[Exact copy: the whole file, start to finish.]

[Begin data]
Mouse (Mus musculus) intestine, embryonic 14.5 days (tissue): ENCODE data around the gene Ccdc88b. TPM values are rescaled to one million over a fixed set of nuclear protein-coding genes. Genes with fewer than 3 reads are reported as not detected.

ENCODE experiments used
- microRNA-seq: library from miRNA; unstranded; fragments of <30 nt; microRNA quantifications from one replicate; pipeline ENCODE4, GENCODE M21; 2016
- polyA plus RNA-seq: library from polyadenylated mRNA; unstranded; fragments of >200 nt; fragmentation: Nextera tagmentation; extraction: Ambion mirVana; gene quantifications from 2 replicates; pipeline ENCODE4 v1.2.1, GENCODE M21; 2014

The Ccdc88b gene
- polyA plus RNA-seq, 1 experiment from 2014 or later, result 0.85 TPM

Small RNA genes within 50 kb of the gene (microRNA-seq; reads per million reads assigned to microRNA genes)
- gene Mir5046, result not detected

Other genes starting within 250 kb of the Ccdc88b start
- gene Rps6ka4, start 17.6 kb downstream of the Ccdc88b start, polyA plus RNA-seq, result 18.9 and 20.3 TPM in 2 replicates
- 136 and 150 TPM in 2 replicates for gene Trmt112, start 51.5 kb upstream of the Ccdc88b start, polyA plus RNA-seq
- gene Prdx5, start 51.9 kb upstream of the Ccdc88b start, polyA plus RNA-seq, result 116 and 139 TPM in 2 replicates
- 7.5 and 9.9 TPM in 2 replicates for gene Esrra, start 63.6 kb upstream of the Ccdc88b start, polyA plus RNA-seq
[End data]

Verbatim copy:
Mouse (Mus musculus) intestine, embryonic 14.5 days (tissue): ENCODE data around the gene Ccdc88b. TPM values are rescaled to one million over a fixed set of nuclear protein-coding genes. Genes with fewer than 3 reads are reported as not detected.

ENCODE experiments used
- microRNA-seq: library from miRNA; unstranded; fragments of <30 nt; microRNA quantifications from one replicate; pipeline ENCODE4, GENCODE M21; 2016
- polyA plus RNA-seq: library from polyadenylated mRNA; unstranded; fragments of >200 nt; fragmentation: Nextera tagmentation; extraction: Ambion mirVana; gene quantifications from 2 replicates; pipeline ENCODE4 v1.2.1, GENCODE M21; 2014

The Ccdc88b gene
- polyA plus RNA-seq, 1 experiment from 2014 or later, result 0.85 TPM

Small RNA genes within 50 kb of the gene (microRNA-seq; reads per million reads assigned to microRNA genes)
- gene Mir5046, result not detected

Other genes starting within 250 kb of the Ccdc88b start
- gene Rps6ka4, start 17.6 kb downstream of the Ccdc88b start, polyA plus RNA-seq, result 18.9 and 20.3 TPM in 2 replicates
- 136 and 150 TPM in 2 replicates for gene Trmt112, start 51.5 kb upstream of the Ccdc88b start, polyA plus RNA-seq
- gene Prdx5, start 51.9 kb upstream of the Ccdc88b start, polyA plus RNA-seq, result 116 and 139 TPM in 2 replicates
- 7.5 and 9.9 TPM in 2 replicates for gene Esrra, start 63.6 kb upstream of the Ccdc88b start, polyA plus RNA-seq